The shift is not just rhetorical. Ms Ceccardi has sought to block access for immigrants to public housing by forcing them to provide documentation from their countries of origin certifying that they do not own property back home — an almost impossible request for many to comply with. Out of 71 applications from new arrivals for public housing since she came to power, 68 have been rejected, she says.
The former town councillor says she was invited to Crimea for a conference with Russian entrepreneurs and members of Vladimir Putin’s Russia United party, but could not make it. She has also expressed sympathy for the Catalan independence movement, and attracted criticism for personally refusing to celebrate civil unions of same-sex couples in the town.
Sara Pellegrini, a 35-year-old psychologist having a drink in the town’s main square, believes Ms Ceccardi has simply gone too far — especially on immigration. “There is a fringe of people, the populists, who are looking for simple solutions which won’t have any results.”
The idea that Cascina, Tuscany or even Italy are about to be overwhelmed by a violent, radical minority of foreigners is fanciful. Despite the recent growth, foreign residents add up to just 8 per cent of the 60m population, much less than in many other EU nations. In Cascina, there are 3,550 foreigners, up from 1,687 in 2006 but still close to the national average, with large Albanian and Senegalese contingents. Moreover, criminality has been dropping across Italy — and in the province of Pisa, where Cascina is situated, it was down by 2.5 per cent between 2015 and 2016, when Ms Ceccardi was elected.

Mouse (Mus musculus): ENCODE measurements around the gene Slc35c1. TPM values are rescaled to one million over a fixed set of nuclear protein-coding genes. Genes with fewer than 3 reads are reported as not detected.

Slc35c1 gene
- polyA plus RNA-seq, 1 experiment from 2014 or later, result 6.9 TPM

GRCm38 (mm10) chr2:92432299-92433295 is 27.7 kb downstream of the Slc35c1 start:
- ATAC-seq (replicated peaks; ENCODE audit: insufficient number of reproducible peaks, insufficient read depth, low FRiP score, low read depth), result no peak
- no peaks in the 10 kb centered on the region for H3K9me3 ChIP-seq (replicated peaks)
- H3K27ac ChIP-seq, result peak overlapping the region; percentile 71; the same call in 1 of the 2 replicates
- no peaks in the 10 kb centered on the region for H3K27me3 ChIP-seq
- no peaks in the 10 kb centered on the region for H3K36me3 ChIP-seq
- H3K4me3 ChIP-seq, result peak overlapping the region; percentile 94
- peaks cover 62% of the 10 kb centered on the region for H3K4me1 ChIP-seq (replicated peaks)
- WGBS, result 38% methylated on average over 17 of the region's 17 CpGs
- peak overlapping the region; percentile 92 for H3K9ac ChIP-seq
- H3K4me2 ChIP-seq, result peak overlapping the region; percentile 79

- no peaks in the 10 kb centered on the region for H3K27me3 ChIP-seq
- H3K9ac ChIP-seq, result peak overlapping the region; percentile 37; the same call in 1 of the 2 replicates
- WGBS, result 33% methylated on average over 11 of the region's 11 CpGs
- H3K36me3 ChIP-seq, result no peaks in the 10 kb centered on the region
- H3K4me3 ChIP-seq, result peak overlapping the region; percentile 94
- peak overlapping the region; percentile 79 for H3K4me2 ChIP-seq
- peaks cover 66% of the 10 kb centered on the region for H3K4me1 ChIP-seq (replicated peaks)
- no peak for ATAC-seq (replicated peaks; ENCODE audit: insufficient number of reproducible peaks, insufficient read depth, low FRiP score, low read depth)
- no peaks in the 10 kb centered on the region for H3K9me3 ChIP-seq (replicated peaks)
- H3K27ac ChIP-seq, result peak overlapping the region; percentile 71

But at the Democratic party’s headquarters in the main square, Cristina Conti, the PD’s town secretary, acknowledges that what she calls Ms Ceccardi’s “false message” on migrants seems to be working politically.
“People are convinced that if we kick them all out we will suddenly return to wellbeing,” says Ms Conti. “They gave a simple answer but you don’t have to be [Albert] Einstein to realise that it’s not the right one. It’s much harder to say we have the Mafia, we have kickbacks, we have tax evasion. Those are invisible problems, while the immigrant is identifiable.”
Ms Conti believes social relations in Cascina have already been damaged by the Ceccardi administration. “It would be better if they stopped scaring people,” she says. “People who have walked calmly in the streets of the town centre until now are moving a few metres to the side if they see a dark-skinned person.”